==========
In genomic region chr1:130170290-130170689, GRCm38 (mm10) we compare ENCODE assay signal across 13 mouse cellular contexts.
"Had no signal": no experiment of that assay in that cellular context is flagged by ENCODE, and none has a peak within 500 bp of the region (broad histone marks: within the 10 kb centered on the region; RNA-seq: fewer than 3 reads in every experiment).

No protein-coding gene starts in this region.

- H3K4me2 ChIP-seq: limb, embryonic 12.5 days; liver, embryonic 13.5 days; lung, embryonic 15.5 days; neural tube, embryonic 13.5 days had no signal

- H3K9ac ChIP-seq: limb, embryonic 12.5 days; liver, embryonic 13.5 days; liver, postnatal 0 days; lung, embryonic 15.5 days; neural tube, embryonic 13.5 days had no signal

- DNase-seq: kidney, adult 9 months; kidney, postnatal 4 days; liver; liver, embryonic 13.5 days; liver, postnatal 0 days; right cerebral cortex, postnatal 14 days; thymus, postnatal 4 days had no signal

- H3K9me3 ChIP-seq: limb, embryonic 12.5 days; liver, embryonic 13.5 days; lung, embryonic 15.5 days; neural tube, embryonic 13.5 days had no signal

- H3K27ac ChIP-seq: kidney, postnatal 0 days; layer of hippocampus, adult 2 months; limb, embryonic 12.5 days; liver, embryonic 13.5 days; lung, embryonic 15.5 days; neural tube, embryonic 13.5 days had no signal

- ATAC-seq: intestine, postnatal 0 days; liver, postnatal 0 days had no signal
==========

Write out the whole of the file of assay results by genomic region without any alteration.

In genomic region chr1:130170290-130170689, GRCm38 (mm10) we compare ENCODE assay signal across 13 mouse cellular contexts.
"Had no signal": no experiment of that assay in that cellular context is flagged by ENCODE, and none has a peak within 500 bp of the region (broad histone marks: within the 10 kb centered on the region; RNA-seq: fewer than 3 reads in every experiment).

No protein-coding gene starts in this region.

- H3K4me2 ChIP-seq: limb, embryonic 12.5 days; liver, embryonic 13.5 days; lung, embryonic 15.5 days; neural tube, embryonic 13.5 days had no signal

- H3K9ac ChIP-seq: limb, embryonic 12.5 days; liver, embryonic 13.5 days; liver, postnatal 0 days; lung, embryonic 15.5 days; neural tube, embryonic 13.5 days had no signal

- DNase-seq: kidney, adult 9 months; kidney, postnatal 4 days; liver; liver, embryonic 13.5 days; liver, postnatal 0 days; right cerebral cortex, postnatal 14 days; thymus, postnatal 4 days had no signal

- H3K9me3 ChIP-seq: limb, embryonic 12.5 days; liver, embryonic 13.5 days; lung, embryonic 15.5 days; neural tube, embryonic 13.5 days had no signal

- H3K27ac ChIP-seq: kidney, postnatal 0 days; layer of hippocampus, adult 2 months; limb, embryonic 12.5 days; liver, embryonic 13.5 days; lung, embryonic 15.5 days; neural tube, embryonic 13.5 days had no signal

- ATAC-seq: intestine, postnatal 0 days; liver, postnatal 0 days had no signal